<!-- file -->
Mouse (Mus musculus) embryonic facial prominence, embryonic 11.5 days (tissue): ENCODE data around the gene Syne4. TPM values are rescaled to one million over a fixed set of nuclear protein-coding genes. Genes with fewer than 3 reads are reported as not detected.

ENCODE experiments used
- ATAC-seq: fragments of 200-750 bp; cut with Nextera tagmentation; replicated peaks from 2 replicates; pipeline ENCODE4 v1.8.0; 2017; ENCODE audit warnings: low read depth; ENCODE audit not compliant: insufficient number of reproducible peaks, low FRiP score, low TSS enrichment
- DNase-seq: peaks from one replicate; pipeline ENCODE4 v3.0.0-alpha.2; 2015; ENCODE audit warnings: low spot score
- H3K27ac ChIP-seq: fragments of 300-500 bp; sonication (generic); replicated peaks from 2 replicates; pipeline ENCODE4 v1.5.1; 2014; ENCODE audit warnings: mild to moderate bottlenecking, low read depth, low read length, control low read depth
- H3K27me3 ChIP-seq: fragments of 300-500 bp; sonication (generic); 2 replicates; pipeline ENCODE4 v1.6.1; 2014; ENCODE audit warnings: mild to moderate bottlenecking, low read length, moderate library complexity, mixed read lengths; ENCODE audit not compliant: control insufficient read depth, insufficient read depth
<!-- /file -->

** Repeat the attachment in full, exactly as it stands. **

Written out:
Mouse (Mus musculus) embryonic facial prominence, embryonic 11.5 days (tissue): ENCODE data around the gene Syne4. TPM values are rescaled to one million over a fixed set of nuclear protein-coding genes. Genes with fewer than 3 reads are reported as not detected.

ENCODE experiments used
- ATAC-seq: fragments of 200-750 bp; cut with Nextera tagmentation; replicated peaks from 2 replicates; pipeline ENCODE4 v1.8.0; 2017; ENCODE audit warnings: low read depth; ENCODE audit not compliant: insufficient number of reproducible peaks, low FRiP score, low TSS enrichment
- DNase-seq: peaks from one replicate; pipeline ENCODE4 v3.0.0-alpha.2; 2015; ENCODE audit warnings: low spot score
- H3K27ac ChIP-seq: fragments of 300-500 bp; sonication (generic); replicated peaks from 2 replicates; pipeline ENCODE4 v1.5.1; 2014; ENCODE audit warnings: mild to moderate bottlenecking, low read depth, low read length, control low read depth
- H3K27me3 ChIP-seq: fragments of 300-500 bp; sonication (generic); 2 replicates; pipeline ENCODE4 v1.6.1; 2014; ENCODE audit warnings: mild to moderate bottlenecking, low read length, moderate library complexity, mixed read lengths; ENCODE audit not compliant: control insufficient read depth, insufficient read depth